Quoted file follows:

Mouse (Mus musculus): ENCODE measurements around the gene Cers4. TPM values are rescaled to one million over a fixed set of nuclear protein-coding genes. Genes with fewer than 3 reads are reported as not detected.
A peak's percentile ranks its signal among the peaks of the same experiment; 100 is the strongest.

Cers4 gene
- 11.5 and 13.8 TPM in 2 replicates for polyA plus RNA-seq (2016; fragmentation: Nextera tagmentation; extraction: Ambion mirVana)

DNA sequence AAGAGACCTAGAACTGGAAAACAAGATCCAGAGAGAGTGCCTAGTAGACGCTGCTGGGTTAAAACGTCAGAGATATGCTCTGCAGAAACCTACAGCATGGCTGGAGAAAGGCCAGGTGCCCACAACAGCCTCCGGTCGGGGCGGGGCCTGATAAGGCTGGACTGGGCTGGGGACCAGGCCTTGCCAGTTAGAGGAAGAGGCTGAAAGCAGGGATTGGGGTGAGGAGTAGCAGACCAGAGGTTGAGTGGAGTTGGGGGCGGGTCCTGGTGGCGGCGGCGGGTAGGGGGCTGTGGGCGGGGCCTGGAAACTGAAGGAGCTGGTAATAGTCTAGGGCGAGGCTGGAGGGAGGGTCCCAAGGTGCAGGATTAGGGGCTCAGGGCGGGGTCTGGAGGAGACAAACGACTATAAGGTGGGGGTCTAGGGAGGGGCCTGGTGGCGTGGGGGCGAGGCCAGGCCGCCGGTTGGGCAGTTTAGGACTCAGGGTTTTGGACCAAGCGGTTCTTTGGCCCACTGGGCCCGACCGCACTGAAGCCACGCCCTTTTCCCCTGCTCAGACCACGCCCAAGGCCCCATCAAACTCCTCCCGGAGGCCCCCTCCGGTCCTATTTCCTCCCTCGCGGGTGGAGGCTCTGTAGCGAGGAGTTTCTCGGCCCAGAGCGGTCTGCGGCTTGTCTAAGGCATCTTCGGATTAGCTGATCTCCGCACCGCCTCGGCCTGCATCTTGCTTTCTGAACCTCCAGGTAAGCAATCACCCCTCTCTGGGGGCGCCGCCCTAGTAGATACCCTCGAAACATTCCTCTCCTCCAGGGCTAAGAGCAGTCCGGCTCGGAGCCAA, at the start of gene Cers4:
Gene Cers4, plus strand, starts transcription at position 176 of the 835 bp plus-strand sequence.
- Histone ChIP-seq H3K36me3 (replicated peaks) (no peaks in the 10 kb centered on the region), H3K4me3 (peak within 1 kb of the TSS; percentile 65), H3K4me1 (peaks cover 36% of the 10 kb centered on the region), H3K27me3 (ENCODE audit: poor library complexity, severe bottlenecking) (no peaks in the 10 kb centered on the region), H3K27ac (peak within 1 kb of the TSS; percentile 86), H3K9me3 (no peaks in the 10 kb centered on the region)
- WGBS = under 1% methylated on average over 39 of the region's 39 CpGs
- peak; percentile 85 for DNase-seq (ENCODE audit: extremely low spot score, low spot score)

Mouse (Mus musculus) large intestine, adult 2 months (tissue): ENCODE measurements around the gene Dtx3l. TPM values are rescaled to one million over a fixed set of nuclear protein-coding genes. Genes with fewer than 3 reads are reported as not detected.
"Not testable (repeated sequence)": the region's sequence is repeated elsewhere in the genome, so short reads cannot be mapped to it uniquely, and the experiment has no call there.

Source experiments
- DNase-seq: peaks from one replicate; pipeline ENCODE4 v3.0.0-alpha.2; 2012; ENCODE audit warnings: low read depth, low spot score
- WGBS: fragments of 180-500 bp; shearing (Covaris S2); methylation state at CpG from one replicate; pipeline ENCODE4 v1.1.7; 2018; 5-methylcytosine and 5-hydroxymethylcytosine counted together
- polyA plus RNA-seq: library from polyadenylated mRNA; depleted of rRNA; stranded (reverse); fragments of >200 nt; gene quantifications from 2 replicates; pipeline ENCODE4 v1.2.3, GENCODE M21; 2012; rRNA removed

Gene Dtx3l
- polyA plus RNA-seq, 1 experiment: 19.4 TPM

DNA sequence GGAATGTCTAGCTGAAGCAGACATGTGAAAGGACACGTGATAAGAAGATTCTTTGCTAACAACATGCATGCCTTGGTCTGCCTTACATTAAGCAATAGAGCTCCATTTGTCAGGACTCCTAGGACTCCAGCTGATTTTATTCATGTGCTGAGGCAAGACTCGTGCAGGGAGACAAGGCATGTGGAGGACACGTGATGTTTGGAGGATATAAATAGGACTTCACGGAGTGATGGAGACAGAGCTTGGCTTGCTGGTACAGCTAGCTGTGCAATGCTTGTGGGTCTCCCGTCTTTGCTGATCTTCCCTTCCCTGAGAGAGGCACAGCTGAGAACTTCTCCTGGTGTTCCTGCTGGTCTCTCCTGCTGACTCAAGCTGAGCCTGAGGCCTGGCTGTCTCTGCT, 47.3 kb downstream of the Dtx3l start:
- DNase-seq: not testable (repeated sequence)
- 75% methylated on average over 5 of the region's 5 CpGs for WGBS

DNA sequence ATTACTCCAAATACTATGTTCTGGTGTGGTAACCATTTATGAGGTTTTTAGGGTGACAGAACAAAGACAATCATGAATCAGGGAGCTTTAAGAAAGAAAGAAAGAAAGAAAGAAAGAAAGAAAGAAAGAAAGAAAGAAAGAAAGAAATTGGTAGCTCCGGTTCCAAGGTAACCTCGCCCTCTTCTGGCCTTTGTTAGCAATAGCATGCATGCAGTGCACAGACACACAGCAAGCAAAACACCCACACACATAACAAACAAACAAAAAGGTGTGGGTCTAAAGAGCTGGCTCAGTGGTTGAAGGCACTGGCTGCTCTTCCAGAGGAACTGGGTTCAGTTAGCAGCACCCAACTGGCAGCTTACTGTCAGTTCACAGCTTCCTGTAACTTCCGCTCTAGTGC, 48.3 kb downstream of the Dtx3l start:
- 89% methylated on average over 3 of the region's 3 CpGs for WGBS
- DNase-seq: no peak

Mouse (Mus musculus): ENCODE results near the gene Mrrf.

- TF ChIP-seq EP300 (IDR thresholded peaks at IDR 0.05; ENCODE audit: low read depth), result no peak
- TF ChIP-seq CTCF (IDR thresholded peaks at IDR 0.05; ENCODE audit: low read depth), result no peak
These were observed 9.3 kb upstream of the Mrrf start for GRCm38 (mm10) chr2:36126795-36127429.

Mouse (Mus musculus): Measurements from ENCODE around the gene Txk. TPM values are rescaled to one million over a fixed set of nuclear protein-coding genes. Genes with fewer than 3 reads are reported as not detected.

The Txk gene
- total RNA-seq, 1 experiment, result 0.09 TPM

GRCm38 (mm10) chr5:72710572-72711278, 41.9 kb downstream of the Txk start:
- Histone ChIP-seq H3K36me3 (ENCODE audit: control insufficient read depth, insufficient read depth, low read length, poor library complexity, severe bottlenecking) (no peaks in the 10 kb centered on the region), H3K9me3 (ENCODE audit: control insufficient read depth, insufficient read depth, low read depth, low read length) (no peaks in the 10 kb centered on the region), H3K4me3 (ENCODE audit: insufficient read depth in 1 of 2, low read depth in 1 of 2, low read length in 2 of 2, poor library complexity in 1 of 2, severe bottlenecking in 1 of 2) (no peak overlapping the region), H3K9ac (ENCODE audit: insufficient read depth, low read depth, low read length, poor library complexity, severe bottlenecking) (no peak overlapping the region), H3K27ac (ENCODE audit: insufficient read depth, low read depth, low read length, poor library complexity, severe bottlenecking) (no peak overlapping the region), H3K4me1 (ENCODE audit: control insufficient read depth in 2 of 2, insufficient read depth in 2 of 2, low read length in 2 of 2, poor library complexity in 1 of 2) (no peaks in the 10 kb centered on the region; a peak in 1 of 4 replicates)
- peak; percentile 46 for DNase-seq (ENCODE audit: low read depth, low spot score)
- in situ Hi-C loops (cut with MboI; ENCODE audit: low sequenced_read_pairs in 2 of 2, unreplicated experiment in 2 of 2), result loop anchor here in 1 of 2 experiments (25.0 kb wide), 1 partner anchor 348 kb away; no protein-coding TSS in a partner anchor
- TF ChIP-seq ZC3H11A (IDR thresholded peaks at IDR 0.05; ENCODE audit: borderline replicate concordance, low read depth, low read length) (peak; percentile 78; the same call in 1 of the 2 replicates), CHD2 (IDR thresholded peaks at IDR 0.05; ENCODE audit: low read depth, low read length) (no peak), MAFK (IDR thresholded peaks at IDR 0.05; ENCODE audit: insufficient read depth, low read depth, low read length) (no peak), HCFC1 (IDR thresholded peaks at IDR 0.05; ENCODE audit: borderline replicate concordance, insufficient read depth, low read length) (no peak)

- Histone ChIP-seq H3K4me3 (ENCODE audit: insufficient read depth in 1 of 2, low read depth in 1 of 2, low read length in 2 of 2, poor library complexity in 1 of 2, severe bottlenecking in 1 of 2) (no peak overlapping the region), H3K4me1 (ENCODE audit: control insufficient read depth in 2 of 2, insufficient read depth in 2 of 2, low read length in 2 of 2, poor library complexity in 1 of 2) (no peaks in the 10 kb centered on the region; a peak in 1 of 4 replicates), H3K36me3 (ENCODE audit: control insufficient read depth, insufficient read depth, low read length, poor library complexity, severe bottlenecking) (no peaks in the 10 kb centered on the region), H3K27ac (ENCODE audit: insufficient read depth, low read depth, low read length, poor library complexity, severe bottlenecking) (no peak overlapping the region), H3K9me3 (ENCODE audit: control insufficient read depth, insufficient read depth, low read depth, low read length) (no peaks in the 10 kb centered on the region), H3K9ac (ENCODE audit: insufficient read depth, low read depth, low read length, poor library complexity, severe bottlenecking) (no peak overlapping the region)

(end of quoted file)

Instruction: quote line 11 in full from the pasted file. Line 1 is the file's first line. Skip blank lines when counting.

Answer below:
"Not testable (repeated sequence)": the region's sequence is repeated elsewhere in the genome, so short reads cannot be mapped to it uniquely, and the experiment has no call there.